It’s a heart-breaking statistic that up to 20 per cent of pregnancies end in miscarriage. With as many as one in four women (and men) suffering this loss, it’s an all-too familiar story.
Why then, does miscarriage remain a taboo topic?
To bring this subject to the fore, in this feature we outline what to expect during a miscarriage, including some helpful resources.
According to the NHS, a miscarriage is the loss of pregnancy within the first 23 weeks, although it typically occurs in the first trimester.
There may be a number of reasons why a person suffers miscarriage, often this is due to; chromosomal problems, health conditions and pregnancy history. Age is also an indicator, with women 45+ having a 70 per cent chance of miscarriage.
Tommy’s charity understand that approximately one in 100 women in the UK experience recurrent miscarriages; that is more than three in a row. However, 60 per cent of women who experience recurrent miscarriage will go on to have a successful pregnancy.
Knowing what to expect during a miscarriage is a delicate subject, since some symptoms are also the result of being pregnant.
However, vaginal bleeding tends to be the main symptom. This is often accompanied by cramping and lower abdominal pain.
Even though bleeding is common in the first trimester, it should always be checked out by a GP. You will usually be referred to an early pregnancy unit or hospital. An ultrasound scan will determine if you are having a miscarriage.
If a miscarriage is confirmed, your healthcare provider will offer you support going forward. Not many women know what to expect during a miscarriage, however your midwife or consultant will be well equipped to help you through the process.
This starts with a consultation about managing the end of the pregnancy. Quite often, the tissue will pass naturally within one or two weeks. In some cases, you may need medicine to assist with the process. Surgery is available for those who would rather not wait.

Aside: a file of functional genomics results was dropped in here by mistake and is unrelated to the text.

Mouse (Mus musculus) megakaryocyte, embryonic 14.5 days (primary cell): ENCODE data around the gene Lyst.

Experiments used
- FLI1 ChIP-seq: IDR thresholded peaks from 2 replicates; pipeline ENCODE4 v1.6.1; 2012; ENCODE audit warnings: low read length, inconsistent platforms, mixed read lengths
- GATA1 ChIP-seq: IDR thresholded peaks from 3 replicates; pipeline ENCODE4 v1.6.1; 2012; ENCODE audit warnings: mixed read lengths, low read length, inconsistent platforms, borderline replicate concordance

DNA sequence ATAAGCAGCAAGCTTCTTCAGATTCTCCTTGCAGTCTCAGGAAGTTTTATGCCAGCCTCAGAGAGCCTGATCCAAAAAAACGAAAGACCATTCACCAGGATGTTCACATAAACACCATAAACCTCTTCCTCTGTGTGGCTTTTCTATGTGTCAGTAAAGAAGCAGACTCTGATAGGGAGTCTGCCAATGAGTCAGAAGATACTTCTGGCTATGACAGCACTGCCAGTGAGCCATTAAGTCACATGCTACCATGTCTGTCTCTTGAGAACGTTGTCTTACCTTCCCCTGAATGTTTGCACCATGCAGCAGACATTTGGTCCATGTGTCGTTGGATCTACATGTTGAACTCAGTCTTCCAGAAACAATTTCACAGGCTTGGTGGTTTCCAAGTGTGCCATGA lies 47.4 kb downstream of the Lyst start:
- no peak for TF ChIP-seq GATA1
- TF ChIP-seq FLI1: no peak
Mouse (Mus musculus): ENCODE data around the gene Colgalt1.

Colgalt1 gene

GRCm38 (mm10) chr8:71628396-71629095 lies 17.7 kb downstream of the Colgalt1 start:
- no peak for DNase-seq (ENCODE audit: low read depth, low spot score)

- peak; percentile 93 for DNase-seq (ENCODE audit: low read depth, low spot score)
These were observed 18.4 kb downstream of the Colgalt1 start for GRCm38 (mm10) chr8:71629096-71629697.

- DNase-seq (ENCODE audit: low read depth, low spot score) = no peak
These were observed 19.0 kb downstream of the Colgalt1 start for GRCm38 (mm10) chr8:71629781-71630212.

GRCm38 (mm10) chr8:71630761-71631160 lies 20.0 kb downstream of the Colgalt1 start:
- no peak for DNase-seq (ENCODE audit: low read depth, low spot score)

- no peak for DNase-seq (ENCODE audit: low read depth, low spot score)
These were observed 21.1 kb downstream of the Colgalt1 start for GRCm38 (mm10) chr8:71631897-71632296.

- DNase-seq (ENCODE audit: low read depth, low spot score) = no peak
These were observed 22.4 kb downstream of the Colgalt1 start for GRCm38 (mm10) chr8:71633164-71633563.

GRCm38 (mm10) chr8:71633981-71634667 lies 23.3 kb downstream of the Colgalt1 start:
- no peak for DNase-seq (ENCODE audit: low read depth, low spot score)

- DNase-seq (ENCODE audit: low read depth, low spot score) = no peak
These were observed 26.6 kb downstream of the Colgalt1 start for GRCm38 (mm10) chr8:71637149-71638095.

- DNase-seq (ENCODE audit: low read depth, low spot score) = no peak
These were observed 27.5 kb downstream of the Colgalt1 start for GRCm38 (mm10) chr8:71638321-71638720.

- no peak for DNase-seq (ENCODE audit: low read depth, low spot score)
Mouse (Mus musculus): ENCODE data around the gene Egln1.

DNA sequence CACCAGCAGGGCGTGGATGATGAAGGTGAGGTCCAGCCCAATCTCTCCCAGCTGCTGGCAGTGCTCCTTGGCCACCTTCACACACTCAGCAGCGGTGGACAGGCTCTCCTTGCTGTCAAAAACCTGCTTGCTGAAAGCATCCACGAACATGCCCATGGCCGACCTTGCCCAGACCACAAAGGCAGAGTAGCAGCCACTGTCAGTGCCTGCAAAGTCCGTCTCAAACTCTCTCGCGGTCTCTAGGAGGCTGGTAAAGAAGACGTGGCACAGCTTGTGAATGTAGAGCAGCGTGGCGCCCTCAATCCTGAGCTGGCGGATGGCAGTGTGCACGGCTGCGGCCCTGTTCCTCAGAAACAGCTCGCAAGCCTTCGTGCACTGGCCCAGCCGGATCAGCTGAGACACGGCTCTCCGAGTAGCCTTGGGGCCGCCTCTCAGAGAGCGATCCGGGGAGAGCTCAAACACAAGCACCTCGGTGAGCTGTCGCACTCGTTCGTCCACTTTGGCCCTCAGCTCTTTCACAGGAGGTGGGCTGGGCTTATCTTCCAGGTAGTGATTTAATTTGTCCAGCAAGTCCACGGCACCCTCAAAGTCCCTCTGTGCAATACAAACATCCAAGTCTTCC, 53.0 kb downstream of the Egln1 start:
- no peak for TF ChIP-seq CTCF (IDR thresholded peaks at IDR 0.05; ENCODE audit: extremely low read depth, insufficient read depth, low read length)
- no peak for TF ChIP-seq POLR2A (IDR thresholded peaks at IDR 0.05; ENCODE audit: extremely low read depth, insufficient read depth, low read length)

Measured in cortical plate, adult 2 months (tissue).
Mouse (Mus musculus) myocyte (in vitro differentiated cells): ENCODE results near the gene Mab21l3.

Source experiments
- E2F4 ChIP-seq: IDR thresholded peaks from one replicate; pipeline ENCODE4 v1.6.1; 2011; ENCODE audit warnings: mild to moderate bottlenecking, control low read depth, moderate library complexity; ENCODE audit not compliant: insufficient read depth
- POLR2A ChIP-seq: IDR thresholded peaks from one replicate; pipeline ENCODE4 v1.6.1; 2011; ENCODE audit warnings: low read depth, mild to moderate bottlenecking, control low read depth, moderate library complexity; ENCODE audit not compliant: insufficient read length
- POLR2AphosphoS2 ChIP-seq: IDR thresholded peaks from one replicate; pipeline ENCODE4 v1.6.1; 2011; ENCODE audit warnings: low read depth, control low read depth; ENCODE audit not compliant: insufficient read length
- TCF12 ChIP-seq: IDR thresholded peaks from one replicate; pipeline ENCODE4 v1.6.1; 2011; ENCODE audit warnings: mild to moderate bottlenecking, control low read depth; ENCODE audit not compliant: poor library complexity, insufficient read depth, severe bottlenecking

Everyone deals with loss in different ways. For some it may be beneficial to hold a memorial in honour of your lost baby, or to mark the event in a memorable way to help you process your feelings.
There are many support groups and counselling services available to women and men to help deal with the emotional and physical feelings of a miscarriage. Your local hospital and midwife should be able to provide you with your nearest.
Tommy’s charity is a great resource, which undertakes vital research, and offers support to those who experience; stillbirth, premature birth and miscarriage.
Their website is tommys.org, and they can be reached on 0207398 3400. Their emergency guidelines are also available here >>>.
In most cases a miscarriage cannot be prevented.
That said, there are steps that can be taken to minimise the risk. This includes avoiding smoking, drinking alcohol and not using drugs during pregnancy.
It can also help to be a ‘healthy’ weight prior to conception and maintaining a healthy well-balanced diet throughout.
We hope this has been a helpful guide in helping to understand what to expect during a miscarriage. If you have any further questions or need support, Tommy’s and the Miscarriage Association are a great resource.